A new study indicates that Republican presidential candidates may be correct in claiming that the media is inherently biased against them. According to two journalism professors at Indiana University, only 7 percent of journalists identify as Republicans, and they usually donate to Democrats, reports The Washington Times.

The Indiana University journalism professors, Lars Willnat and David Weaver, found that self-proclaimed Democratic journalists outnumber those who identify as Republican by a 4-to-1 ratio.

Twenty-eight percent of journalists say they are Democrats, but only 7 percent call themselves Republicans, however, both numbers have declined since the 1970s as the number of journalists identifying as independents continues to grow, according to the Times.

"There's something in the DNA of liberals that makes them want to go into jobs like the arts, journalism and academia more so than conservatives," Washington pundit Tim Groseclose told the Times. "Even if you're just trying to maximize profits by offering an alternative point of view, it's hard to find conservative reporters. So it's natural the media is more liberal."

David D'Alessio, a communications sciences professor at the University of Connecticut at Stamford, agreed that there is bias in the press, but said it all evens out in the end, as most reporting is balanced to meet the wants of the moderate reader base.

The research comes following the third Republican presidential debate, hosted by CNBC and widely criticized by conservatives for questions seemingly designed to pit Republicans against each other rather than generate discussion on substantive policy positions.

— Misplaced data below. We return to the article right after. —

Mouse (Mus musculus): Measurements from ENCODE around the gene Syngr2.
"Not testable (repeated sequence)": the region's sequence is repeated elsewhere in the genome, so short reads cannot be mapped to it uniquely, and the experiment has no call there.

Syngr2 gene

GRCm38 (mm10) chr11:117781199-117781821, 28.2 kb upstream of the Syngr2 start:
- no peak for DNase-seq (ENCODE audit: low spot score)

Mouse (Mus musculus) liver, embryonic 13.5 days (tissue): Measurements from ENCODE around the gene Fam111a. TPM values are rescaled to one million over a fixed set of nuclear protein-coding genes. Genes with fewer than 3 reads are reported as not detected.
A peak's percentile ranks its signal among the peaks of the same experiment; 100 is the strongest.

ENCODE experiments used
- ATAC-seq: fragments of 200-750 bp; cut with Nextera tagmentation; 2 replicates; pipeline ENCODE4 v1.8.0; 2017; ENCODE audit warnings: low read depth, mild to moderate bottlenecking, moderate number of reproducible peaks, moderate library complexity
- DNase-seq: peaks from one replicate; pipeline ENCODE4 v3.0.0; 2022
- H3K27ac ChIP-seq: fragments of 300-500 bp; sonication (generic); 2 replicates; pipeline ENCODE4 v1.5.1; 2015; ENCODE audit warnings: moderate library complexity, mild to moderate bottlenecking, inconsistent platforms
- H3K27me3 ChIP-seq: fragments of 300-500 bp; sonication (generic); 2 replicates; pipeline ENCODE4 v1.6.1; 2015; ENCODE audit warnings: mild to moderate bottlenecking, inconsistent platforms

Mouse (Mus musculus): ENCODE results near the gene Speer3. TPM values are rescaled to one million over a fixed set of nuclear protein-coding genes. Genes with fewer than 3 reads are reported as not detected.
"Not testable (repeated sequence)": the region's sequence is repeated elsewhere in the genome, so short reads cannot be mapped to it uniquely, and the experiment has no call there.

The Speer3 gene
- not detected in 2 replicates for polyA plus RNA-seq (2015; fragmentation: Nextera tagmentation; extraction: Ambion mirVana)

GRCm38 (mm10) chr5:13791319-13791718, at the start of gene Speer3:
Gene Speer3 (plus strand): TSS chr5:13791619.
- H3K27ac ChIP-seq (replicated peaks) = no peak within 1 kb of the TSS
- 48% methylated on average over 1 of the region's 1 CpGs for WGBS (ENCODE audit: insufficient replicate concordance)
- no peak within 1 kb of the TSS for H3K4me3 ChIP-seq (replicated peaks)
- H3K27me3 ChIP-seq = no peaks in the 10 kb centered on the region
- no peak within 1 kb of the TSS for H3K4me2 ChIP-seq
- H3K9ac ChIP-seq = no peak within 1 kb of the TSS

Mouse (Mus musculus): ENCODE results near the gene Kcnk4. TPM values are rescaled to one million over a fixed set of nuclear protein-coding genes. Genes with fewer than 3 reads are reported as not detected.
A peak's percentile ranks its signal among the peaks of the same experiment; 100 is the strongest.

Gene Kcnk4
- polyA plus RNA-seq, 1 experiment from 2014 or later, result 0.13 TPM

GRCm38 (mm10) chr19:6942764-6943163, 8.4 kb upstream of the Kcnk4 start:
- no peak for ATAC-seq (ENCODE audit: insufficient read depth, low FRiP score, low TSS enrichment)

"The questions that have been asked so far in the debate illustrate why the American people don't trust the media," Texas Sen. Ted Cruz said during the debate to strong applause, reported Vanity Fair. "This is not a cage match. You look at the questions: 'Donald Trump, are you a comic book villain?' 'Ben Carson, can you do math?' 'John Kasich, will you insult two people over here?' 'Marco Rubio, why don't you resign?' 'Jeb Bush, why have your numbers fallen?' How about talking about the substantive issues people care about?"

At another point in the debate, Florida Sen. Marco Rubio claimed that the "Democrats have the ultimate super PAC - it is called the mainstream media."

While many of the questions asked during the debate were appropriately tough and probing, critics say the CNBC moderators appeared unusually hostile in their wording, so much so that Republican National Committee Chairman Reince Priebus suspended future debates with NBC, as HNGN previously reported.

As Republican candidates now prepare for the fourth primary debate on Tuesday in Milwaukee, all eyes will be on the people doing the questioning and their possible motives. That debate will air on Fox Business Network and be moderated by two of the network's anchors along with a Wall Street Journal editor-in-chief.